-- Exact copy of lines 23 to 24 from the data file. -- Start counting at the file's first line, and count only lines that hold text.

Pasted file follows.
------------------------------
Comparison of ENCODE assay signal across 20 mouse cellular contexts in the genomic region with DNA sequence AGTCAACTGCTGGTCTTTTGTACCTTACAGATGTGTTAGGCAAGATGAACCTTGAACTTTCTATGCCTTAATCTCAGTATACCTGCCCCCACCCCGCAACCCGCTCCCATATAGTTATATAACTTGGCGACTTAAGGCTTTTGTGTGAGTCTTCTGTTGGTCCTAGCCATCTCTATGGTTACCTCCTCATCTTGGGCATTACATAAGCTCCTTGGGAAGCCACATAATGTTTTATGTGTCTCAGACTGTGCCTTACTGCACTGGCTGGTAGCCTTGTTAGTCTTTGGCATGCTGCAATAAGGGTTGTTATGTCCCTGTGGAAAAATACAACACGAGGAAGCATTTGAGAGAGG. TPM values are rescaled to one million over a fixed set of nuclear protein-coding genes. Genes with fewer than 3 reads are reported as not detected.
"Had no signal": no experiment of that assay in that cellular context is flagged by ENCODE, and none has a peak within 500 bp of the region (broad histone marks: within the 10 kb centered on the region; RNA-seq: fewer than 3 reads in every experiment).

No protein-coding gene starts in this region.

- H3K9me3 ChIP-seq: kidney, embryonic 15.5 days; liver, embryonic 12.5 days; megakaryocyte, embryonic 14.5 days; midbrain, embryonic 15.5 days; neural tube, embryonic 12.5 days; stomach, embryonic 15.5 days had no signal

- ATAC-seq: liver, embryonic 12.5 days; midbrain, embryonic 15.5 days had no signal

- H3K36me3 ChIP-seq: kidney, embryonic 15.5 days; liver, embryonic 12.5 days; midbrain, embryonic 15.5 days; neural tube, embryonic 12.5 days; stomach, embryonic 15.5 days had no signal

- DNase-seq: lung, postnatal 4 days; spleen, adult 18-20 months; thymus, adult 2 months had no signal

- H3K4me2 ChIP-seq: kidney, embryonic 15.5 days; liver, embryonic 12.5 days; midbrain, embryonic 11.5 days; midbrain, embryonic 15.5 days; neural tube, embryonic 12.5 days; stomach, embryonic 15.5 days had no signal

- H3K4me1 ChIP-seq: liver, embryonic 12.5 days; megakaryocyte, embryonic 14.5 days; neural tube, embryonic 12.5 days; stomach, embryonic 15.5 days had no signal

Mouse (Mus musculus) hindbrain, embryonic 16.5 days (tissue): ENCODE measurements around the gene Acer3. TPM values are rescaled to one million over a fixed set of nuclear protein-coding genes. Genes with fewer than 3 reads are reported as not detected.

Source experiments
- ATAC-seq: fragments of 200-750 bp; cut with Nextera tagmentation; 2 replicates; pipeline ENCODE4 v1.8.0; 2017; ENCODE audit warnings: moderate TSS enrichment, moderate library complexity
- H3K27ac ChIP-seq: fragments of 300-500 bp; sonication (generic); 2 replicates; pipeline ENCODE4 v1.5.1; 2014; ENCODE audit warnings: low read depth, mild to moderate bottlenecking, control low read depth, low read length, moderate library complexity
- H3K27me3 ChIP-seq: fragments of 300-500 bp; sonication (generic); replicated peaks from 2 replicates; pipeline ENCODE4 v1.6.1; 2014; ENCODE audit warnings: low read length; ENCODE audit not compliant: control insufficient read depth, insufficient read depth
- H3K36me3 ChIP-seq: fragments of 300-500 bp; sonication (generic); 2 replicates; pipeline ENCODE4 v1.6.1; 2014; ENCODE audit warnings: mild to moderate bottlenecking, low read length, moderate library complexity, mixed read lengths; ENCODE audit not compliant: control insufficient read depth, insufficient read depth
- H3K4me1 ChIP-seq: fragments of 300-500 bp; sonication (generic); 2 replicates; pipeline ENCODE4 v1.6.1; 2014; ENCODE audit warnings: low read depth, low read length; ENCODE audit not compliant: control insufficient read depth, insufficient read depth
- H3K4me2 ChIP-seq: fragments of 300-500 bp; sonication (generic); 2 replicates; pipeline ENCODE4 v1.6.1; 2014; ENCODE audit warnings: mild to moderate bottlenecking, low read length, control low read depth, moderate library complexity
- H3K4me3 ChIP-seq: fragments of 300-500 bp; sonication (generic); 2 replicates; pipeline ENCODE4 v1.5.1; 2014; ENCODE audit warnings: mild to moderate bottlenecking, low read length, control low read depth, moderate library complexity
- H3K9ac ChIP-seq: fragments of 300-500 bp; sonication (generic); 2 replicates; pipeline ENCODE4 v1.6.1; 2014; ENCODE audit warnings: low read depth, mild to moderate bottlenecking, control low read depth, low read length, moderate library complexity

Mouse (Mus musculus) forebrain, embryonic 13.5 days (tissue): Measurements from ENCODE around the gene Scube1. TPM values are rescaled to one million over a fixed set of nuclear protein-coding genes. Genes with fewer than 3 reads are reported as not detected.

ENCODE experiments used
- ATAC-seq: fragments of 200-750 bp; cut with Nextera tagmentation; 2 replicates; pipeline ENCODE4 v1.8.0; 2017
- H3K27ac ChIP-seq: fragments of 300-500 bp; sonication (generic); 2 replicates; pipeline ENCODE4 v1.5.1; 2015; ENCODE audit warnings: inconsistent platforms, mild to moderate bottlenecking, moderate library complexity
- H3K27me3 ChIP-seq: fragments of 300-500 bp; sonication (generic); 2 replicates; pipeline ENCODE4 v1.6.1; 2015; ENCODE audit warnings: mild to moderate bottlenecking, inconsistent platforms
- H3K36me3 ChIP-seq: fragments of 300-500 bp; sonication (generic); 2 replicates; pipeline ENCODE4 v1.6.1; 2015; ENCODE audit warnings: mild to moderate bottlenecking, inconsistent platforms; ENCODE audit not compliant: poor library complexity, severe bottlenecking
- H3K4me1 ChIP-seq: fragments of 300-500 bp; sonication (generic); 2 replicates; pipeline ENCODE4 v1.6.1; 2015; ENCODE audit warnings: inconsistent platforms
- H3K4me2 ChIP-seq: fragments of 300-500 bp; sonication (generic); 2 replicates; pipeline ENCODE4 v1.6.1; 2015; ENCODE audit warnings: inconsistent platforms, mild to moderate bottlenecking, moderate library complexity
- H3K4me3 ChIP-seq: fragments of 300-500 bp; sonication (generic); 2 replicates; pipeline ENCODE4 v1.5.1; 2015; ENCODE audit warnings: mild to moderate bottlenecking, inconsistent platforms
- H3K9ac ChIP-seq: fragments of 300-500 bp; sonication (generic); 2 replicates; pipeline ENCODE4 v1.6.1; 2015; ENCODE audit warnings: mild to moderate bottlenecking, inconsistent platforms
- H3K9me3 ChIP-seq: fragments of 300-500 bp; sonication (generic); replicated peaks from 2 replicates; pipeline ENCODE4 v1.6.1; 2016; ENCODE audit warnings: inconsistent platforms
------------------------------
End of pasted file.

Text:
- H3K27ac ChIP-seq: fragments of 300-500 bp; sonication (generic); 2 replicates; pipeline ENCODE4 v1.5.1; 2015; ENCODE audit warnings: inconsistent platforms, mild to moderate bottlenecking, moderate library complexity
- H3K27me3 ChIP-seq: fragments of 300-500 bp; sonication (generic); 2 replicates; pipeline ENCODE4 v1.6.1; 2015; ENCODE audit warnings: mild to moderate bottlenecking, inconsistent platforms